Early onset of neonatal group b streptococcus diseases zharif


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Early onset of neonatal group b streptococcus diseases zharif

  1. 1. Prepared by: DrAhmad Zharif Hussein RSMU
  2. 2.  Streptococcus agalactiae  Gram positive, beta hemolytic bacteria  Colonisation  Asymptomatic and intermittent  Intestinal (<30% of adults)  Vaginal (<25% of women)  Infection  Newborn babies  Adults: the elderly, pregnant/postpartum women, others with underlying disease s
  3. 3.  “Early onset” 0-6 days (~75% cases)  90% show within 12 hours  Usually septicaemia and pneumonia  11% mortality, 7% morbidity  90% preventable IV Penicillin  “Late onset” 7-90 days (~25% cases)  Usually meningitis and septicaemia  8% mortality, 21% morbidity (up to 50% with meningitis)  No current prevention: good hygiene/education  Vaccine: future hope for both late & early onset
  4. 4. Source: Heath PT, Balfour G, Weisner AM, Efstratiou A, Lamagni TL,Tighe H et al. Group B streptococcal disease in UK and Irish infants younger than 90 days. Lancet 2004; 363(9405):292-294.
  5. 5. Photo courtesy of Dr. Carol Baker Baylor College of Medicine, Houston,TX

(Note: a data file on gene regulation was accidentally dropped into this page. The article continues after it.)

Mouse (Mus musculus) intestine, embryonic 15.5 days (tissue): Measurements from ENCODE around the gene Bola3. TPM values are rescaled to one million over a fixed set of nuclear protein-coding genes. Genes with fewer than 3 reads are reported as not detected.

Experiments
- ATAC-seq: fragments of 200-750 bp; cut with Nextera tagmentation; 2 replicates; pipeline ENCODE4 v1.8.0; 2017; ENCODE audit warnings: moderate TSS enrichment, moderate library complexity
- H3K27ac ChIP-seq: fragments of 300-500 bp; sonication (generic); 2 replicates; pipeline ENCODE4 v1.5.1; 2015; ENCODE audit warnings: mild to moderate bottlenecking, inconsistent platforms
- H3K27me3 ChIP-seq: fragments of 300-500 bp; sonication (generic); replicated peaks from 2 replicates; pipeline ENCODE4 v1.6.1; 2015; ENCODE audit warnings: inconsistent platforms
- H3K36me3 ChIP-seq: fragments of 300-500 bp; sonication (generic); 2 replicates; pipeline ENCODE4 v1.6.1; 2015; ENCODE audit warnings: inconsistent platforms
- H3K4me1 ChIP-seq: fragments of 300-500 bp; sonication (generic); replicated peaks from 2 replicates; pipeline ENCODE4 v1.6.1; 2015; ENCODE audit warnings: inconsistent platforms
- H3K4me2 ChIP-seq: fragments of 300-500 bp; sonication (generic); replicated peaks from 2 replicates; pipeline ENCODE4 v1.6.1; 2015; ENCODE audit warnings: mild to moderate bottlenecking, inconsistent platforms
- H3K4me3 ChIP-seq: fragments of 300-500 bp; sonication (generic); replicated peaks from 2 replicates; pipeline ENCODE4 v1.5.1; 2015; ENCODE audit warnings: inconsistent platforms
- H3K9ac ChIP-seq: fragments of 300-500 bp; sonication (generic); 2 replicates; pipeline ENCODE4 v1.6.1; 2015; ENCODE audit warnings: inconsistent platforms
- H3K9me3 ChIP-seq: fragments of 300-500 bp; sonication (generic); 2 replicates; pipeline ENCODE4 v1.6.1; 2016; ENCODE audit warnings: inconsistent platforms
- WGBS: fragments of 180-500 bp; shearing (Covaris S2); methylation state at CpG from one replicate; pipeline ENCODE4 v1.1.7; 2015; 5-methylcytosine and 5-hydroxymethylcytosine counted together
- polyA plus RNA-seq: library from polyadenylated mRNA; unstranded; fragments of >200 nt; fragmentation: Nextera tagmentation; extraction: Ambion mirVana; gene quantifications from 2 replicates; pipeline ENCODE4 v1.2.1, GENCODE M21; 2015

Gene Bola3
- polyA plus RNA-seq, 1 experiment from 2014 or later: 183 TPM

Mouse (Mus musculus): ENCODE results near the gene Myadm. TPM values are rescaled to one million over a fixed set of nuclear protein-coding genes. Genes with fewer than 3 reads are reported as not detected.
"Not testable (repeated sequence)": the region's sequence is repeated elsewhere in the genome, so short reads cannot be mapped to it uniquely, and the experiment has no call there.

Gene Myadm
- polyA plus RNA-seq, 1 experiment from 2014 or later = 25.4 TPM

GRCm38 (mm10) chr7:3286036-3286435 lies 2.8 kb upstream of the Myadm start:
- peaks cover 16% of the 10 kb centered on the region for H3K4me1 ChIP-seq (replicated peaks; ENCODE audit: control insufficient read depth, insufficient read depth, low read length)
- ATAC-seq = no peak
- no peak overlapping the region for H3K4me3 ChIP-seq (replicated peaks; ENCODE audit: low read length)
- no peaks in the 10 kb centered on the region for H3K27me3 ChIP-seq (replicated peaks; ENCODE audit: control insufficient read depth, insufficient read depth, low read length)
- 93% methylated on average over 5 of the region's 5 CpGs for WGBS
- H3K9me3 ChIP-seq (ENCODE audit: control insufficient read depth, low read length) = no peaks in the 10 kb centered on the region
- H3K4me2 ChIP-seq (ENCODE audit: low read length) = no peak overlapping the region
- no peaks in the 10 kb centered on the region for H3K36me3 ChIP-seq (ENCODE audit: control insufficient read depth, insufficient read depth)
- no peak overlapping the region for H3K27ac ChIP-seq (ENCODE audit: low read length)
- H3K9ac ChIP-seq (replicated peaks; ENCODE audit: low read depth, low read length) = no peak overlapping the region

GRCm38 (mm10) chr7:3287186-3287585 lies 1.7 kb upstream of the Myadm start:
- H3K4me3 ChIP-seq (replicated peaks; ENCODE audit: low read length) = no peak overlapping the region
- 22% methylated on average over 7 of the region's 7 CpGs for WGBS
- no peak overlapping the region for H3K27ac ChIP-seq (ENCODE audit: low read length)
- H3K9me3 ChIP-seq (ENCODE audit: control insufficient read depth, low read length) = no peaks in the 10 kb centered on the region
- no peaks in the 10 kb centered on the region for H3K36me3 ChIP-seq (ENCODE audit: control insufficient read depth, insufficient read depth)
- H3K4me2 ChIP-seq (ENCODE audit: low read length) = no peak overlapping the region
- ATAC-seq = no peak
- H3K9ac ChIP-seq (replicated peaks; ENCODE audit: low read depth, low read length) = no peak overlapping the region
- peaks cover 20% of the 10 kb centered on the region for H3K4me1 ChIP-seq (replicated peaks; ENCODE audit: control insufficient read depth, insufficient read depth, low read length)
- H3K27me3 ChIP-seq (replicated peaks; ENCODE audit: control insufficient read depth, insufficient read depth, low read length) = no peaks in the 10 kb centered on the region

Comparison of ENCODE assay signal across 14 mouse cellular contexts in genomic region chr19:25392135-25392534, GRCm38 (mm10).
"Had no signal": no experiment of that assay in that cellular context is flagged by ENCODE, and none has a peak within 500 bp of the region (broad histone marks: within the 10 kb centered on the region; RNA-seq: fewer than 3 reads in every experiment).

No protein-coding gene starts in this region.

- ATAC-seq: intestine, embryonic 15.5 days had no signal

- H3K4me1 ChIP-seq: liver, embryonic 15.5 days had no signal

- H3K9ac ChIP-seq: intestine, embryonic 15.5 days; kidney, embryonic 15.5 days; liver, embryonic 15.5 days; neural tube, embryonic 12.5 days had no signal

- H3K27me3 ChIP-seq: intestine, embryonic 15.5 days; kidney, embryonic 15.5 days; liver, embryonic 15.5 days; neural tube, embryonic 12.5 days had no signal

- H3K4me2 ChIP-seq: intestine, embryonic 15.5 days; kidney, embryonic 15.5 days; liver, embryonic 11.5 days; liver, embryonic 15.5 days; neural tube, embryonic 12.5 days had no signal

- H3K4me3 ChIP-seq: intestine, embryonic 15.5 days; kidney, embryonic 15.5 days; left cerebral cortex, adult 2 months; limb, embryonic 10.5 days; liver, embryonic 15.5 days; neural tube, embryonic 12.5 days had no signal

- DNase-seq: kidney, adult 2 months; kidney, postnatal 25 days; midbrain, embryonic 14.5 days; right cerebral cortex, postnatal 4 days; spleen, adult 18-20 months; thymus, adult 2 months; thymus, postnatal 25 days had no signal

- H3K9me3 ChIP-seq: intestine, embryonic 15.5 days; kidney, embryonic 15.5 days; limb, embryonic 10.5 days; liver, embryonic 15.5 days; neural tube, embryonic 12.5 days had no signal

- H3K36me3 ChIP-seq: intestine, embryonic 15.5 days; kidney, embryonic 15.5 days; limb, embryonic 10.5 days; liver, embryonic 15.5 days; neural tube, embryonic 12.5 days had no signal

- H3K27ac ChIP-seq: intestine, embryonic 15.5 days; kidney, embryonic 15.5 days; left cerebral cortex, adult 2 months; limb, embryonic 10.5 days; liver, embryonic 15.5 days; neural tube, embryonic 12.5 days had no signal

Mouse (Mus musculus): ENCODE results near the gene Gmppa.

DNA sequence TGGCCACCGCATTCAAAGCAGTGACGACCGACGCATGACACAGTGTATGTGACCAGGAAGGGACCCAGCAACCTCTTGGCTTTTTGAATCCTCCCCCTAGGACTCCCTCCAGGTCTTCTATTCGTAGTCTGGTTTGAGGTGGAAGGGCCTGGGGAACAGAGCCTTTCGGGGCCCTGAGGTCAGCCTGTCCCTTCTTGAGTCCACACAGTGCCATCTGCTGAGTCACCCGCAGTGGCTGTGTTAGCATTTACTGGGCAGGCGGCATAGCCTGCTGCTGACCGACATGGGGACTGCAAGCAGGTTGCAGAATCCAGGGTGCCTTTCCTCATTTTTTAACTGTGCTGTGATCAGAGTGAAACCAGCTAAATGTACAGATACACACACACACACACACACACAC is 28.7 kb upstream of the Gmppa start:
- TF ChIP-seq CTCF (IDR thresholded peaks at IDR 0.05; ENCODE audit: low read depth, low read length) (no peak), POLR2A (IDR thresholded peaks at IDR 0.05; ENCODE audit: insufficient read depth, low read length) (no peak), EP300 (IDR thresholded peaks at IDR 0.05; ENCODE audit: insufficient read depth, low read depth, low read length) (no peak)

6. 6.  US guidelines  all women colonised with GBS at 35–37 weeks of gestation should be offered IAP(intrapartum antibiotic prophylaxis
  7. 7.  10% - 30% of women  Higher proportion in African Americans and nonsmokers  GBS usually live in gastrointestinal tract but can spread to the genital tract  No symptoms or signs on examination  Colonization comes and goes over months  Not a sexually transmitted infectio
  8. 8.  Previous Invasive GBS baby 10 x  GBS bacteriuria current pregnancy 4 x  GBS found current pregnancy 3 x  Maternal intrapartum fever (>380C) 3 x  PROM >18 hours before birth 3 x  Preterm labour 3 x
  9. 9.  Not recommended  Routine bacteriological screening of all pregnant women for antenatal GBS carriage ▪ cost-effective  Antenatal treatment IAP is before the onset of labour.  screening for GBS or the administration of IAP to women in whom GBS carriage was detected in a previous pregnancy